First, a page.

Improving Future Education Through Learning, the best use of 21st Century Techniques by Safleaders


A UNICEF report states that 10.5 million of the country’s children aged 5-14 years are not in school. Only 61% of 6 to 11-year-olds regularly attend primary school. Some states in the north east and north west of the country has more than half of the girls not enrolled in schools as marginalisation ensures that girls are deprived of basic education. A struggle was going on prior to COVID-19 to ensure young children stay in school and have access to proper education, as Nigeria contributes approximately 20% of the total global out-of-school population.

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Genuinely, Covid19 has affected all sector of development. Different interventions are been introduced by NGOs to see how to improve the future learning platform of our educational sector.

Having identified this problem, Save Africa's Future Leaders Initiatives founder by Julius Ilori developed a web app (Online and Offline) that provides free educational materials to enable secondary school students study on their own at home. This is a wonderful initiative were Volunteers like Ibrahim Oladimeji and others come together to help review science subjects as an educator in order to bring learning materials to the door steps of every students in the community. The online platform can be accessible via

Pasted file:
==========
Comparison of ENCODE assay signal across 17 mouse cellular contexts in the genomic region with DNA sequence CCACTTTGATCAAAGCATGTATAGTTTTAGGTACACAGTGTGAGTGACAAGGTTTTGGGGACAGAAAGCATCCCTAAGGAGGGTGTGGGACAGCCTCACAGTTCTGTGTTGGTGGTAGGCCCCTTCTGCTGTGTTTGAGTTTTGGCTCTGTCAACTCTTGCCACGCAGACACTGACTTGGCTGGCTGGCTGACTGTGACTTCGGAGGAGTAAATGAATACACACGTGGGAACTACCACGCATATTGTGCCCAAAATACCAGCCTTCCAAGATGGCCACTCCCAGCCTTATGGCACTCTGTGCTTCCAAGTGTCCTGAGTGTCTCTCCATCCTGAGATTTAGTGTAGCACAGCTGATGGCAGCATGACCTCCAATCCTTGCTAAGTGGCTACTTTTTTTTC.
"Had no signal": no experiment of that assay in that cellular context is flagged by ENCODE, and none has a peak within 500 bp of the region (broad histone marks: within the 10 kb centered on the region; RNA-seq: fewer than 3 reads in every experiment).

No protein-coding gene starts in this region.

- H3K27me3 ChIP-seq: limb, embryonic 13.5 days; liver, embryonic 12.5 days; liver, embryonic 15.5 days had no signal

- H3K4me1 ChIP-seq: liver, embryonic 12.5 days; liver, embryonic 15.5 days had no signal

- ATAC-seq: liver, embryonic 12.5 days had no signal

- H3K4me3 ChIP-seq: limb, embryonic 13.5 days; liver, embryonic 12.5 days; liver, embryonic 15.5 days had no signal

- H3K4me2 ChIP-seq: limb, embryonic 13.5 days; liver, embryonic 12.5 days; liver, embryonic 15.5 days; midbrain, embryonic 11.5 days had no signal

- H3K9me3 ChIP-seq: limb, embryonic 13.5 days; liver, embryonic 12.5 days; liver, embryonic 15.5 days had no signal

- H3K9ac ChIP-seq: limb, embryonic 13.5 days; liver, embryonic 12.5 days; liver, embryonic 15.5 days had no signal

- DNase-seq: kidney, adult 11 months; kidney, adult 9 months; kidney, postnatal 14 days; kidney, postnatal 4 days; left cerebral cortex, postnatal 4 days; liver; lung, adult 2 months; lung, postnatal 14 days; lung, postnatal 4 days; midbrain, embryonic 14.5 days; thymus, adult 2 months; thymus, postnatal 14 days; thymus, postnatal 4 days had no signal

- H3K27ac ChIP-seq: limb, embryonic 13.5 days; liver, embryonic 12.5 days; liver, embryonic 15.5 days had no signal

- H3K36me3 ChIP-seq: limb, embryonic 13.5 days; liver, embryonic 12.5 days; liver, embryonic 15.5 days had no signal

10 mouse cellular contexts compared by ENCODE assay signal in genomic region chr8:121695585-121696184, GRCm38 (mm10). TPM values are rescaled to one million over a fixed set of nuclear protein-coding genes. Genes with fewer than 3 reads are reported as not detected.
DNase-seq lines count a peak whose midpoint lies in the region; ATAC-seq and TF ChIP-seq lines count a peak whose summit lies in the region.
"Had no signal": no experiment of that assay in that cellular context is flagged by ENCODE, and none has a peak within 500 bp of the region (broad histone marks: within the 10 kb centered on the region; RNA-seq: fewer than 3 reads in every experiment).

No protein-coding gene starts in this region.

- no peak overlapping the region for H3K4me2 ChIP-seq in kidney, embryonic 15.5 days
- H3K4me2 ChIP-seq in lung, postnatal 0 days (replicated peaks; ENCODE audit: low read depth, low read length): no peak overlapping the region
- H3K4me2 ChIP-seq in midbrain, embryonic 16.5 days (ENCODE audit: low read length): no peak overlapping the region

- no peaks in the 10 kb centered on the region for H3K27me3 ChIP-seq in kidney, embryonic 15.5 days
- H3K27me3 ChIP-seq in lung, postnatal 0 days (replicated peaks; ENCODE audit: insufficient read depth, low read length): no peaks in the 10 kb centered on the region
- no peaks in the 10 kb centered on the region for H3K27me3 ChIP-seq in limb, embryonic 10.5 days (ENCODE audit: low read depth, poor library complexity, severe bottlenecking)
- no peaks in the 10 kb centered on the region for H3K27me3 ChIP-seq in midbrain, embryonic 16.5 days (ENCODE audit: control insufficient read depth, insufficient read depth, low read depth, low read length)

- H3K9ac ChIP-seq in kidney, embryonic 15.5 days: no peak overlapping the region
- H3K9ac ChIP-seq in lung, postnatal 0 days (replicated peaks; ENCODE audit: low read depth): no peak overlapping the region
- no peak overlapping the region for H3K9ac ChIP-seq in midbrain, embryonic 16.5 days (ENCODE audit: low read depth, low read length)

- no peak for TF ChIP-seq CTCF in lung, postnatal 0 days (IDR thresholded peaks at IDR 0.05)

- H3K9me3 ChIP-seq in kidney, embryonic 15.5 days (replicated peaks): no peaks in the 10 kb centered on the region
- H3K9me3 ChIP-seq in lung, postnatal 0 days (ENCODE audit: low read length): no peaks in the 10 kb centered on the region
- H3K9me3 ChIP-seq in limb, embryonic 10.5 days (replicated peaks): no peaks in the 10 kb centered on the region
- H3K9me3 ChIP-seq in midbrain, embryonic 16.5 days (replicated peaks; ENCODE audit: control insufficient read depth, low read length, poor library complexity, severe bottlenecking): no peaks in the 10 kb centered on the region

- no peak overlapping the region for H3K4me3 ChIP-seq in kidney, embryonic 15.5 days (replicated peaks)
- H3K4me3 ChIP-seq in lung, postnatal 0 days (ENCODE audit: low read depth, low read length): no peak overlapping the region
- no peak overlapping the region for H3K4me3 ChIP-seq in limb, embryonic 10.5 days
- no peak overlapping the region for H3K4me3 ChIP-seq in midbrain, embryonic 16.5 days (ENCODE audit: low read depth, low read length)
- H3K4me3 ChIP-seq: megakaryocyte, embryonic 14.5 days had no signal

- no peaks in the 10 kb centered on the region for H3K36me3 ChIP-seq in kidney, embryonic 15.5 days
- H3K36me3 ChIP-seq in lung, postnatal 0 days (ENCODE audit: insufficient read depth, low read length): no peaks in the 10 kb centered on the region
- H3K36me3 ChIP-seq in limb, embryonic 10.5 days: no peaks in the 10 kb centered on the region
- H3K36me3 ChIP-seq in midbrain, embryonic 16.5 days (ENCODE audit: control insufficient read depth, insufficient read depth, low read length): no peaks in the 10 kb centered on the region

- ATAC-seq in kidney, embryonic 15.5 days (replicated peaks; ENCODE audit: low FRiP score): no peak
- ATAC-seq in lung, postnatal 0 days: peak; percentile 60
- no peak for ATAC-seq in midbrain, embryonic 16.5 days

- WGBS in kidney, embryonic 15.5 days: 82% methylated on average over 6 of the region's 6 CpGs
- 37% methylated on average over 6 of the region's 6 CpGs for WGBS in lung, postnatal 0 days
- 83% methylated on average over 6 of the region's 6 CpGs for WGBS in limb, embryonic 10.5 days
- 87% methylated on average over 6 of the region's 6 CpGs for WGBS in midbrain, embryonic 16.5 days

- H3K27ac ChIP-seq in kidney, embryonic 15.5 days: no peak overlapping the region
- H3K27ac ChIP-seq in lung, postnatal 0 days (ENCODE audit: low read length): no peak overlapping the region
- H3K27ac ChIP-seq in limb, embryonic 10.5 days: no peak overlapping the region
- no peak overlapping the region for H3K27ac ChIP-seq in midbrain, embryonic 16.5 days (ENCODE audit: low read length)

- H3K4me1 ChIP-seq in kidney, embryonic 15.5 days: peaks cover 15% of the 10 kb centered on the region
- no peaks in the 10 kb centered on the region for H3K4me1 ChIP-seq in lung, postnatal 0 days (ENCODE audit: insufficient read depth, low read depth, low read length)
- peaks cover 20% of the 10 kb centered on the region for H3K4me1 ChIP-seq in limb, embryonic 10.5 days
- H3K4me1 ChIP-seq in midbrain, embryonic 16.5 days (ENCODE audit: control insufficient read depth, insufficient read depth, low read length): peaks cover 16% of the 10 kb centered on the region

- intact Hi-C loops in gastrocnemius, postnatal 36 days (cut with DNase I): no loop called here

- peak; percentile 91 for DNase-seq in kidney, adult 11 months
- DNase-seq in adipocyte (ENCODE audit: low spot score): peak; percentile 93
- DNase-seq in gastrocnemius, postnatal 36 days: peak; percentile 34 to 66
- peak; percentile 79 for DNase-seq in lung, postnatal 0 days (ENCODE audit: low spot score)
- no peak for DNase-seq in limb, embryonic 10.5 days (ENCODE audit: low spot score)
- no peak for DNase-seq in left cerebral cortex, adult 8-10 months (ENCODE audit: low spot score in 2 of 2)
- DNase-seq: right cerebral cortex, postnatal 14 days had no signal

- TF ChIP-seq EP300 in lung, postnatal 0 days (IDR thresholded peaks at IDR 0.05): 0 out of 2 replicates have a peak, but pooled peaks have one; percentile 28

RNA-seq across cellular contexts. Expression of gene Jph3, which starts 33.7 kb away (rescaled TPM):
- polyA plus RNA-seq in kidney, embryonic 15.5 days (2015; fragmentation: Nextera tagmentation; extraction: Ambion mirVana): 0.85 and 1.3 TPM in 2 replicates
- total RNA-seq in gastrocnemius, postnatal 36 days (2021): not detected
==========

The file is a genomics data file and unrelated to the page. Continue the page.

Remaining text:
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I could remembered as a former member of the Lagos State Youth Parliament 3rd Assembly; Chairman House committe on Education and Culture, I led a motion on the floor of the house to charge government to see need to increase the budgetary allocation of education system in Lagos to a benchmark of 26% as recommended by UNESCO even if the 26% recommendation still rolling as a fake news in our present reality. but  Sincerely,  In countries such as Nigeria, education should be viewed as a high government priority. Help in increasing awareness of the pressing need for the country’s children to be educated, especially those from low-income families, will benefit the country’s economy in years to come.

Government aid is needed in terms of investing in educational tools of the future alongside a total revamp of the educational sector. Reforms in the national curriculum post-pandemic would be an effective way to bridge the gap in inequality.

Furthermore, as a youth-led initiative with a focus on promoting quality education for all is calling on education enthusiasts and experts who are willing to dedicate their time to create a sustainable solution that improves teachers' skills in the post-COVID era of teaching.

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Aid provided in this direction can be viewed as an investment in human capital; the more educated a country is, the more productive. Of all sustainable missions surely the most pressing is to improve lives, and there’s no better way to do so than proper and sound education for all.

Ibrahim Oladimeji
Policy Development Strategist | Sustainable Development Advocate

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